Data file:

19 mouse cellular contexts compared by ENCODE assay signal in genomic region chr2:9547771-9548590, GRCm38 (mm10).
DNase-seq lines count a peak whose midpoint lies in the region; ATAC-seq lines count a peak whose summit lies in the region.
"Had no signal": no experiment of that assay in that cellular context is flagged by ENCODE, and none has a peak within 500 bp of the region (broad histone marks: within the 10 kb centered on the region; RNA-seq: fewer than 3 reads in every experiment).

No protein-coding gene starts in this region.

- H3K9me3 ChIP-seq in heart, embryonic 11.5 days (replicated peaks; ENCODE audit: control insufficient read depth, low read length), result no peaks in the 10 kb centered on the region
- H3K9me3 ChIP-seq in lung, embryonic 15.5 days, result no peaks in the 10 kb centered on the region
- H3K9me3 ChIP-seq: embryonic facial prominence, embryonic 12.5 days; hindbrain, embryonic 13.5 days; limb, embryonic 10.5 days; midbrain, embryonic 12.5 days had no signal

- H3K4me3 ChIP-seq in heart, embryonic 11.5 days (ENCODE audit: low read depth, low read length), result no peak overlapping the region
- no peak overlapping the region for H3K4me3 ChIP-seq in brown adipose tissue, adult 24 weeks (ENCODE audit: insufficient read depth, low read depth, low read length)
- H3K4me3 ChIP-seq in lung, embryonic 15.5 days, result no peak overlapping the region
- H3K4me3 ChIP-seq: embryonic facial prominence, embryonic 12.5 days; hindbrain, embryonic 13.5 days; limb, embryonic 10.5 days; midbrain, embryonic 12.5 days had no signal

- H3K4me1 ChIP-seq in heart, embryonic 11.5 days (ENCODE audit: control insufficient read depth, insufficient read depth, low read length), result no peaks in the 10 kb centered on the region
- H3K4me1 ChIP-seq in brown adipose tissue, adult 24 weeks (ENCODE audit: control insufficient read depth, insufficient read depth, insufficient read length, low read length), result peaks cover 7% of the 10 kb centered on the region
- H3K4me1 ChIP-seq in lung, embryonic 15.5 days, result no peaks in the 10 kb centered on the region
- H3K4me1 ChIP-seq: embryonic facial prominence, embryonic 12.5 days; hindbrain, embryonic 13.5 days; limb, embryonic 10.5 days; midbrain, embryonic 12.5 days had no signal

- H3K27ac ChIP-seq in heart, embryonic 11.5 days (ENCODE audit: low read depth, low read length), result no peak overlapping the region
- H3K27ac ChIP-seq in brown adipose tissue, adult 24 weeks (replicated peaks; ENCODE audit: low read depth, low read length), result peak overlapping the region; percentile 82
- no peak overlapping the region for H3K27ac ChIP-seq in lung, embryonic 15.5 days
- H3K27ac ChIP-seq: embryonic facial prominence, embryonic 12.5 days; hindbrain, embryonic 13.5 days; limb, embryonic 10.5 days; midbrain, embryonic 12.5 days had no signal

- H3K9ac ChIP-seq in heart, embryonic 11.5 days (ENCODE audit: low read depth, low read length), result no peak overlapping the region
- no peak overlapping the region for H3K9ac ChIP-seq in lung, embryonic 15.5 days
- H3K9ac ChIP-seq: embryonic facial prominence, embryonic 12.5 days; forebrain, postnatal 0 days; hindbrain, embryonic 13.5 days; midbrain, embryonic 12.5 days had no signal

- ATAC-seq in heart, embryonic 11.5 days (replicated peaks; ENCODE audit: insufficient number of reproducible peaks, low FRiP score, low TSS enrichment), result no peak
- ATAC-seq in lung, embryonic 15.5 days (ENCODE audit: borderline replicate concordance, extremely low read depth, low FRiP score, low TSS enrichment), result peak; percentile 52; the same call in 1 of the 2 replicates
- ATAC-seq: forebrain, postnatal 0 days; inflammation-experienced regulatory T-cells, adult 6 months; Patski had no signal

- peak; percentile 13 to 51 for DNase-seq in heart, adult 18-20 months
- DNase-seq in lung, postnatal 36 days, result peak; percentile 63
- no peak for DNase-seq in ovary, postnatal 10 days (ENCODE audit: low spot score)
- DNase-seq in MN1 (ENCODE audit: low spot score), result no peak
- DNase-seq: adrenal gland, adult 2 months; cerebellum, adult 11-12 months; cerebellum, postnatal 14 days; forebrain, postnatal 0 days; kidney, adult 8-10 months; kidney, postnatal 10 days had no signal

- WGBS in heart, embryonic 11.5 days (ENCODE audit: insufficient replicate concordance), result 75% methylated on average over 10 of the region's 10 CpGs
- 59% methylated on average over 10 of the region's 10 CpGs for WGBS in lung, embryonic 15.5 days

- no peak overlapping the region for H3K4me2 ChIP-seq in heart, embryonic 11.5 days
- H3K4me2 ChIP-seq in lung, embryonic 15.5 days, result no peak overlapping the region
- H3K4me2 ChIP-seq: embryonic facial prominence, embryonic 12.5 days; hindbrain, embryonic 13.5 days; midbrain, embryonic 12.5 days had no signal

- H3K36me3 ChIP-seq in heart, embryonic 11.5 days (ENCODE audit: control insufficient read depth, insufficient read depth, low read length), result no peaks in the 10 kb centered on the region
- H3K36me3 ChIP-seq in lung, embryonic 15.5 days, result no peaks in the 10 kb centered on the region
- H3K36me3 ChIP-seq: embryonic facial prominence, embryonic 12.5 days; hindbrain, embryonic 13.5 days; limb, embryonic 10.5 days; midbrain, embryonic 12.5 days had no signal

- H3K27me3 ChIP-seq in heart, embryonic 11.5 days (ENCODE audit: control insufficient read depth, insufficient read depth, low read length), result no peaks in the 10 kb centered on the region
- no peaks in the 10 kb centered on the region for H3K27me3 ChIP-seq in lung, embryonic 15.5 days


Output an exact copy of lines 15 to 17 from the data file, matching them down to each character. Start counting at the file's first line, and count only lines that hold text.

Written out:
- H3K4me1 ChIP-seq: embryonic facial prominence, embryonic 12.5 days; hindbrain, embryonic 13.5 days; limb, embryonic 10.5 days; midbrain, embryonic 12.5 days had no signal

- H3K27ac ChIP-seq in heart, embryonic 11.5 days (ENCODE audit: low read depth, low read length), result no peak overlapping the region
- H3K27ac ChIP-seq in brown adipose tissue, adult 24 weeks (replicated peaks; ENCODE audit: low read depth, low read length), result peak overlapping the region; percentile 82